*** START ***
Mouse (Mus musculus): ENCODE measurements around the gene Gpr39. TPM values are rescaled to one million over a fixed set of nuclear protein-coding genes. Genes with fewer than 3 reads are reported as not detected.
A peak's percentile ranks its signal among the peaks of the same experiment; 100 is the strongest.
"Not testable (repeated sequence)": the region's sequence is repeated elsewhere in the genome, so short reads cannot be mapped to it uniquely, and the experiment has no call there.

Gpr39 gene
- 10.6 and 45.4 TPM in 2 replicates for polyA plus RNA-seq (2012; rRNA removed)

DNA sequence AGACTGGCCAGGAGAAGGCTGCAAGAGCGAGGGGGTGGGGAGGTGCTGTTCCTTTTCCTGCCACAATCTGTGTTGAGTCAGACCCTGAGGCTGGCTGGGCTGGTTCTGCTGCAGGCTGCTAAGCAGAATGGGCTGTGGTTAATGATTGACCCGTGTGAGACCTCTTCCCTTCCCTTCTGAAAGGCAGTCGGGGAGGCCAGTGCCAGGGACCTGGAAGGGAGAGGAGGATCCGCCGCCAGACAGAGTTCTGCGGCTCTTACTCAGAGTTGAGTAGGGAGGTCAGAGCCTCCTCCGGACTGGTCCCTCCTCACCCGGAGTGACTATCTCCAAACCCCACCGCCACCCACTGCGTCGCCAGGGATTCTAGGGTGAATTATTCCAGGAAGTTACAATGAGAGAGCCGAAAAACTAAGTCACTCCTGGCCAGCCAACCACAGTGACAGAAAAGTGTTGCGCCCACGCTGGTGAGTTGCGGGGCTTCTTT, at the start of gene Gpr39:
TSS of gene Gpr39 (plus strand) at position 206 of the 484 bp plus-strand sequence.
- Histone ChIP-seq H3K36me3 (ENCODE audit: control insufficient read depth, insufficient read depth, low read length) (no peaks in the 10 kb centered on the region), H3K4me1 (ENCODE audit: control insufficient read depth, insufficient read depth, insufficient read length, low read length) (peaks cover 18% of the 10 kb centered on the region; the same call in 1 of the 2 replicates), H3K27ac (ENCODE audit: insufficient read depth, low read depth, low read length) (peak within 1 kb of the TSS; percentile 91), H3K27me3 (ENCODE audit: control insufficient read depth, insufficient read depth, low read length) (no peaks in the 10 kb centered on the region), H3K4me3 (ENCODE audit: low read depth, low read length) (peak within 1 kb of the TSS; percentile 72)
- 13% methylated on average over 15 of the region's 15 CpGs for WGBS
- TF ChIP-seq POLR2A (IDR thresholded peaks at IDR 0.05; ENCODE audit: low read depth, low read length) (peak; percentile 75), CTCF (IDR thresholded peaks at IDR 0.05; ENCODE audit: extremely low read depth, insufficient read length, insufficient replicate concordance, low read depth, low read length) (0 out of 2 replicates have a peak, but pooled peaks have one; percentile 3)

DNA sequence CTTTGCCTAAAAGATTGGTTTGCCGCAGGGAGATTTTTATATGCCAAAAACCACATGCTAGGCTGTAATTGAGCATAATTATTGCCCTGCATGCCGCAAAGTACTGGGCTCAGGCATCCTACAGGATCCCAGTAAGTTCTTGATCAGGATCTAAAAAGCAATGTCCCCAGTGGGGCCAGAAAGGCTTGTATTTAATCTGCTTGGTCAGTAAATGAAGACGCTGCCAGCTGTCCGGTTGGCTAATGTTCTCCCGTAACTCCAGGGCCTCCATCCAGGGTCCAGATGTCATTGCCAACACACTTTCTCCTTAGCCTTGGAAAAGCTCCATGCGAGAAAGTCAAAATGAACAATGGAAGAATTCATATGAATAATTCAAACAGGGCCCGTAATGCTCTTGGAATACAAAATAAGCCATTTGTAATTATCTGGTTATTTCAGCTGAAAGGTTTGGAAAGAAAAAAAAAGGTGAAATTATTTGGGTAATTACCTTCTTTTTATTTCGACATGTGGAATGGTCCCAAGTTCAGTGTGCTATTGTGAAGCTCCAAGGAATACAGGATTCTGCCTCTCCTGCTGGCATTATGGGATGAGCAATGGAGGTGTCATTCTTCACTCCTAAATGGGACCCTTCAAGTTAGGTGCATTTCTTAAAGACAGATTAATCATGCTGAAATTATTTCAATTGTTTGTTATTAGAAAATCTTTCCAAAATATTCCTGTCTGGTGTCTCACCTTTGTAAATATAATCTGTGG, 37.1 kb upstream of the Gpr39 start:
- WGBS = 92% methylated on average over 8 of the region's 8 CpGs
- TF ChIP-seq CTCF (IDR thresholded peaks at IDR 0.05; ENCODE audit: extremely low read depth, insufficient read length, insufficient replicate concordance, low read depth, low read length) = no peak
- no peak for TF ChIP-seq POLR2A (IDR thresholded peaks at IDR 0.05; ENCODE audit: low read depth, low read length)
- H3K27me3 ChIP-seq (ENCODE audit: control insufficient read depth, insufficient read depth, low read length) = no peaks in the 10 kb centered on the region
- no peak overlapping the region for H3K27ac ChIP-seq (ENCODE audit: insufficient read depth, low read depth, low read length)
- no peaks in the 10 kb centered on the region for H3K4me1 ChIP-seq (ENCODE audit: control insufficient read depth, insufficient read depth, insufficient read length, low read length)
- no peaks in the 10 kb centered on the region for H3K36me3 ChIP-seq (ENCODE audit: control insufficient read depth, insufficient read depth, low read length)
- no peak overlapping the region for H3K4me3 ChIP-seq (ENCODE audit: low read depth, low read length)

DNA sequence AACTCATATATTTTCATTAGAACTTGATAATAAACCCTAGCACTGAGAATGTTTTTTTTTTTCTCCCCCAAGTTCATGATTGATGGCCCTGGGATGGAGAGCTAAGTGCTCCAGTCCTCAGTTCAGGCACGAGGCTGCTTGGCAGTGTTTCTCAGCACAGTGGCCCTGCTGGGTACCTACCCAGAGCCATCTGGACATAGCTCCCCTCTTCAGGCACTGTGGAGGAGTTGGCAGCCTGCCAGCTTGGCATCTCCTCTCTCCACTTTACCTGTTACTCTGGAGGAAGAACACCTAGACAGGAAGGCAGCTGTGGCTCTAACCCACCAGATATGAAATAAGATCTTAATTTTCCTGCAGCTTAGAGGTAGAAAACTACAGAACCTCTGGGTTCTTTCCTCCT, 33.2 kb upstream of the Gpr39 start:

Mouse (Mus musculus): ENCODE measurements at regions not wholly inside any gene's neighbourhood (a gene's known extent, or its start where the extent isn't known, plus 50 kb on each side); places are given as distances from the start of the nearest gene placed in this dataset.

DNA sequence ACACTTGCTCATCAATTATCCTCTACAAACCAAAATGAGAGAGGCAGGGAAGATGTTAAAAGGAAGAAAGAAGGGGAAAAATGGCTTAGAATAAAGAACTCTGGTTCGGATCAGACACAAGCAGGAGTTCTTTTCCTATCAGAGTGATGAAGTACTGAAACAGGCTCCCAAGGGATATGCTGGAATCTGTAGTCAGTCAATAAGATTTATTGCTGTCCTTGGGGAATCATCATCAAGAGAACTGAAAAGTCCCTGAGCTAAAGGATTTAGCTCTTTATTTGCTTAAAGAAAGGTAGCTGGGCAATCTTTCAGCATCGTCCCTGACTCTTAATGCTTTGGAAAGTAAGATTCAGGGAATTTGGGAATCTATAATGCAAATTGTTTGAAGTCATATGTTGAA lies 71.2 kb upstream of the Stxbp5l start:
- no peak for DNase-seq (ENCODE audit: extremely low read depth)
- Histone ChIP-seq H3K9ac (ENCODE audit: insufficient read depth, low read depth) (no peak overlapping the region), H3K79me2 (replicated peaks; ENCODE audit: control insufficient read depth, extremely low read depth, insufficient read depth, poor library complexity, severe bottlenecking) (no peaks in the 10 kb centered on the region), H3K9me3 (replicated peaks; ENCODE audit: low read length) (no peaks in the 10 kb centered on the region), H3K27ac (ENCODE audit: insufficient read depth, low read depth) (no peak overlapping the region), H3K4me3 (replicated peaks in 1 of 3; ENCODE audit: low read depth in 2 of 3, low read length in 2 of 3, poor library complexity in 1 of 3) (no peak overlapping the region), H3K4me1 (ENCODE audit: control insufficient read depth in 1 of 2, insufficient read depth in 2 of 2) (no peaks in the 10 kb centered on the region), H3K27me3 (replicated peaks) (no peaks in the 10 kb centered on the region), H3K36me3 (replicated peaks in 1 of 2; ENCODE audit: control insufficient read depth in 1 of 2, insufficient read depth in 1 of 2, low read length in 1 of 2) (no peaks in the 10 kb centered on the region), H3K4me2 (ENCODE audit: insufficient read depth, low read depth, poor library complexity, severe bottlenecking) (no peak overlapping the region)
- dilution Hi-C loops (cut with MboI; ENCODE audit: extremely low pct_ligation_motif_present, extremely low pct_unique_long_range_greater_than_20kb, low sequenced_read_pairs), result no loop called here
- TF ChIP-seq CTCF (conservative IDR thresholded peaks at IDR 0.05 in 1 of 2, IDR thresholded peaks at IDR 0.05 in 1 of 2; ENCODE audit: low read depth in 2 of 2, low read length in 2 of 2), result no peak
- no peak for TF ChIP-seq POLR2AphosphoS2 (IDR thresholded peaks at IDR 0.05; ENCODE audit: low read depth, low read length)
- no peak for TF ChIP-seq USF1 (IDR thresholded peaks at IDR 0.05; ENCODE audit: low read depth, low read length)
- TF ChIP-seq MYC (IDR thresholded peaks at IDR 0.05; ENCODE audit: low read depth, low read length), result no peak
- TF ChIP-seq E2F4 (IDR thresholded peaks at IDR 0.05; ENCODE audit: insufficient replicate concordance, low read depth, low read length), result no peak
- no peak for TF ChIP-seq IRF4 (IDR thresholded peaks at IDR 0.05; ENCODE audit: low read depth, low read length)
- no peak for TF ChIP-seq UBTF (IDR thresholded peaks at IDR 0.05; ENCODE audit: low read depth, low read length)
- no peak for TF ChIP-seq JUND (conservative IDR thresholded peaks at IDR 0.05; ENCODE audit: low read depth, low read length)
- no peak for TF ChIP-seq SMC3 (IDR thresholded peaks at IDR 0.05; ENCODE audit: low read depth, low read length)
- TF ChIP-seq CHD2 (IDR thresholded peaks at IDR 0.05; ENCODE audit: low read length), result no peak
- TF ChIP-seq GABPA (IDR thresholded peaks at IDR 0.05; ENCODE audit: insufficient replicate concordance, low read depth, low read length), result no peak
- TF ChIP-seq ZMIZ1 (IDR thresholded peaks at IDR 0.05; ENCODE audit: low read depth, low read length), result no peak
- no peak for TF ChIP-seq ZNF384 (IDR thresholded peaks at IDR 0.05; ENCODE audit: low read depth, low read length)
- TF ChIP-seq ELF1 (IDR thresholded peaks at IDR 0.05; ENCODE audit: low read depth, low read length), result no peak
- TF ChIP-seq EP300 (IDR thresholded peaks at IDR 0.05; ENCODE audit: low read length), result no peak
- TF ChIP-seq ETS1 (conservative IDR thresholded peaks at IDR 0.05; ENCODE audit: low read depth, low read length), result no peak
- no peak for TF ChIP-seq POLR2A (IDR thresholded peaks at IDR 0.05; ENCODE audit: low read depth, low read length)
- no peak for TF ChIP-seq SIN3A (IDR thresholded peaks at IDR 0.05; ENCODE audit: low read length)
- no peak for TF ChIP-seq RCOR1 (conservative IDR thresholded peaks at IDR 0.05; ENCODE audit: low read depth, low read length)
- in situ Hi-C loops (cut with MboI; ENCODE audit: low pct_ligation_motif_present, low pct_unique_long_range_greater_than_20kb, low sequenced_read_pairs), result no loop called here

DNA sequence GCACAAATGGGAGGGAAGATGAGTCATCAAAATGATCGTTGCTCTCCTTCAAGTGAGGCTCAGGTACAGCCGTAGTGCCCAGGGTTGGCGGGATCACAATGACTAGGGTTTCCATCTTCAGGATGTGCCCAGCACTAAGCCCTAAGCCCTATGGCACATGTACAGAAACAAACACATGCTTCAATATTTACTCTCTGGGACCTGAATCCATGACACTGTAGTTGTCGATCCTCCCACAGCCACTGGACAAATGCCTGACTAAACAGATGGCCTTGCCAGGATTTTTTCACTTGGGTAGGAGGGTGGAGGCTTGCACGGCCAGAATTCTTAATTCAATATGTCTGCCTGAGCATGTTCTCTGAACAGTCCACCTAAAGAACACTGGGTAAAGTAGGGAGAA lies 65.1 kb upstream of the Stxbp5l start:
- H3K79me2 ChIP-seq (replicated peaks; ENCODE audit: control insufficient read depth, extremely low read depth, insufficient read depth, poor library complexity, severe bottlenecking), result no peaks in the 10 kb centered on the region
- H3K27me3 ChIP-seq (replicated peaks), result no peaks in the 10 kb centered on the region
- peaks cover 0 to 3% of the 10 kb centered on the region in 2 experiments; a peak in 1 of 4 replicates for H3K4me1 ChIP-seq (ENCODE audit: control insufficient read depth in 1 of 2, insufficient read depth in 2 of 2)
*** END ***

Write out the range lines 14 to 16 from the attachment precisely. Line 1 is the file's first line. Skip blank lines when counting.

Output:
- no peak for TF ChIP-seq POLR2A (IDR thresholded peaks at IDR 0.05; ENCODE audit: low read depth, low read length)
- H3K27me3 ChIP-seq (ENCODE audit: control insufficient read depth, insufficient read depth, low read length) = no peaks in the 10 kb centered on the region
- no peak overlapping the region for H3K27ac ChIP-seq (ENCODE audit: insufficient read depth, low read depth, low read length)